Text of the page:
Very dry conditions moved corn harvest along at a rapid rate as well as transitioning many into soybeans. Corn harvest is more than 60 percent complete here in Macon County and soybeans more than 30 percent. Corn yields are about 250 bushels per acre, with most of those yields coming on ground that is gently rolling. Flat, black ground may have suffered from too much saturation early. I have been hearing unbelievable bean yields of 75 to 85 bushels per acre. We will see if that holds as soybean harvest progresses. Looking forward to cooler conditions this week.
A week ago, southern Macon County dodged a bullet, getting about 2 inches of rain. But the northern part of the county received 4 to 7 inches. Most southern area farmers resumed harvest Monday or Tuesday and have gone gangbusters ever since. About 25 percent of the corn has been harvested at moisture ranging from 17 to 21 percent. Yields have been outstanding with 240 to 250 bushels per acre fairly common. Just a few bean fields have been harvested, but no yields to report. The majority of beans are 10 days off.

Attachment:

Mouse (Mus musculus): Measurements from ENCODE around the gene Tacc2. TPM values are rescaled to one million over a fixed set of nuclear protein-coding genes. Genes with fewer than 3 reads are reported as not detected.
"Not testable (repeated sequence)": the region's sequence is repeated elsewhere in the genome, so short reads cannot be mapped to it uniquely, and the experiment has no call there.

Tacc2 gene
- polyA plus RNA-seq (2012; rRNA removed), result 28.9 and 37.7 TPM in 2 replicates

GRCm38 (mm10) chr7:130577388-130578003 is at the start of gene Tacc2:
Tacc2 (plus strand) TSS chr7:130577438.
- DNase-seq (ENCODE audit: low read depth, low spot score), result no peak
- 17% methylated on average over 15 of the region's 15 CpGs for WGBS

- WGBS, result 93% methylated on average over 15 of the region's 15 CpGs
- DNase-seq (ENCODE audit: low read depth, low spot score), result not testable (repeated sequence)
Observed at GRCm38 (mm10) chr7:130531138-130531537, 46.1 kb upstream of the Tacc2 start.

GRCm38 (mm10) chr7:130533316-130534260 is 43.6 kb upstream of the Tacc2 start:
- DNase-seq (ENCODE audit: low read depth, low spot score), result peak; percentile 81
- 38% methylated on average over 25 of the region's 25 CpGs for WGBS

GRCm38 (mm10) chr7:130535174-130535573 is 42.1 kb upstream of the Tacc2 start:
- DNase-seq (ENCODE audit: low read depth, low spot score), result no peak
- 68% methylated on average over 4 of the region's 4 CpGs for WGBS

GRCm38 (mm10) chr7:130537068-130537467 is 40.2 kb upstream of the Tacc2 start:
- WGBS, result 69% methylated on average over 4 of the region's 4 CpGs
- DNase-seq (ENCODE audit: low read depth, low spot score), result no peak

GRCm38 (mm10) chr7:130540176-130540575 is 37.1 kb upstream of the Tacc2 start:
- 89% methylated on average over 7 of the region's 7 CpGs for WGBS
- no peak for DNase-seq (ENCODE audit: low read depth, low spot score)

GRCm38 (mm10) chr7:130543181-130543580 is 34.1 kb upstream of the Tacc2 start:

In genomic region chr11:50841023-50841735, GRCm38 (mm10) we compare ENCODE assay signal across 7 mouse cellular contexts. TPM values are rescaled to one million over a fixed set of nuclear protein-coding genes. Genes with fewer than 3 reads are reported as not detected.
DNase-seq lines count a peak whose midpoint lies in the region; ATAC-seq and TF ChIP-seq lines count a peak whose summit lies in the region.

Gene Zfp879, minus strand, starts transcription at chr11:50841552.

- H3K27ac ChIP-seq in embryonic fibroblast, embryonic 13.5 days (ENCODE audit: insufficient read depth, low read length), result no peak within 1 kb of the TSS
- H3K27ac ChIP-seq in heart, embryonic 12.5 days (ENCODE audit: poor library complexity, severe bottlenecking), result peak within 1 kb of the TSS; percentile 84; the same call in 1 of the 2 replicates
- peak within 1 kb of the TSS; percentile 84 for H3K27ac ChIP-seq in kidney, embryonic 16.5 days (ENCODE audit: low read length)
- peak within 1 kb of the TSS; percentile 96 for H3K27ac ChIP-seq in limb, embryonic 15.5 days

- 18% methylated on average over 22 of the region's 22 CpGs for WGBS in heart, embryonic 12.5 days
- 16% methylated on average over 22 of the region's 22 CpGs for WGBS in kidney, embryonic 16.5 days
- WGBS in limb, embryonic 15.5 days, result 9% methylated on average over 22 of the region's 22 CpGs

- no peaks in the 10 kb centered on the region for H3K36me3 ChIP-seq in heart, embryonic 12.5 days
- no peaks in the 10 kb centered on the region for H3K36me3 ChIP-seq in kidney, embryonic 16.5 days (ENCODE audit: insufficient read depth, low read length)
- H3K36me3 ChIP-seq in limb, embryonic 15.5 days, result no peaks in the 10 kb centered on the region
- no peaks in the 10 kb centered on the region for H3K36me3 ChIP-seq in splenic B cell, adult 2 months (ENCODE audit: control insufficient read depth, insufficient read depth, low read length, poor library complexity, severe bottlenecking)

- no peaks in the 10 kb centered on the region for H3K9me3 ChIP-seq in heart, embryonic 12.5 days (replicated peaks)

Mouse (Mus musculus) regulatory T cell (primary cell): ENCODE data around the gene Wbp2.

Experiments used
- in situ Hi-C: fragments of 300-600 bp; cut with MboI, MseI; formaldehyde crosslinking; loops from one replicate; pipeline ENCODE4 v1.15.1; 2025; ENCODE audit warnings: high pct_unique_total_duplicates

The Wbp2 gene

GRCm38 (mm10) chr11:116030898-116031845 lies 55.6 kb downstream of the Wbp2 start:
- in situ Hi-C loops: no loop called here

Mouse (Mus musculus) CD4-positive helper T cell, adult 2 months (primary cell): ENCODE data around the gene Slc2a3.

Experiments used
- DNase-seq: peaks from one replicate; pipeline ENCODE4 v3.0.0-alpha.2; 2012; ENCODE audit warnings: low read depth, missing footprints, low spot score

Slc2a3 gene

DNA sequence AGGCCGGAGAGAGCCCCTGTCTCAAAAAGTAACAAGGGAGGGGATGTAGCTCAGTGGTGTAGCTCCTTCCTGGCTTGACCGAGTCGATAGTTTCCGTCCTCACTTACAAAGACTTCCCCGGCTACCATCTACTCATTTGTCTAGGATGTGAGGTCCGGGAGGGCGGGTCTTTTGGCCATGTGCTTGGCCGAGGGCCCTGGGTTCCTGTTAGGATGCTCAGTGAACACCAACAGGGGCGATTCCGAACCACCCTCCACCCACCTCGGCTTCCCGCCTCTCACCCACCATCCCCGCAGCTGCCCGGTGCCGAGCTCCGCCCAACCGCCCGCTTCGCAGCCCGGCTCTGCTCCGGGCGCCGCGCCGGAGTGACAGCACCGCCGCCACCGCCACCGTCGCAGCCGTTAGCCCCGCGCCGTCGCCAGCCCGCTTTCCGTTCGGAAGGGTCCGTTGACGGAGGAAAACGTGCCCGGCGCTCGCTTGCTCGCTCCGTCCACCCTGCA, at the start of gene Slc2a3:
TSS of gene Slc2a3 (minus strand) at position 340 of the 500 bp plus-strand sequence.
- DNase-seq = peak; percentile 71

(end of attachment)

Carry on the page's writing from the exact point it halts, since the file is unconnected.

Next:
Harvest started this week, but not at the rate I thought it would. Many are waiting on a little less moisture in corn. We were pleasantly surprised that we harvested 18.8 to 21.4 percent corn. Yields are excellent with a lot of reports of 225 to 250 bushels per acre. Some may go higher but also below those figures. Soybeans are maturing rapidly, but most acres are two to three weeks off. After a day and a half of harvest, I am ready for a rest while we see how the remnants of Gordon slow us down.
A report or two of farmers trying corn. Heard some high 20s for moisture but no yield estimates. There will be a lot more activity immediately after Labor Day. The biggest surprise is the earlier than normal dulling and yellow leaves on the soybeans. I was thinking October harvest for beans, but moving that up to mid-September. Better be a high yield because of the super low price. Been a while since I saw bean prices under $8.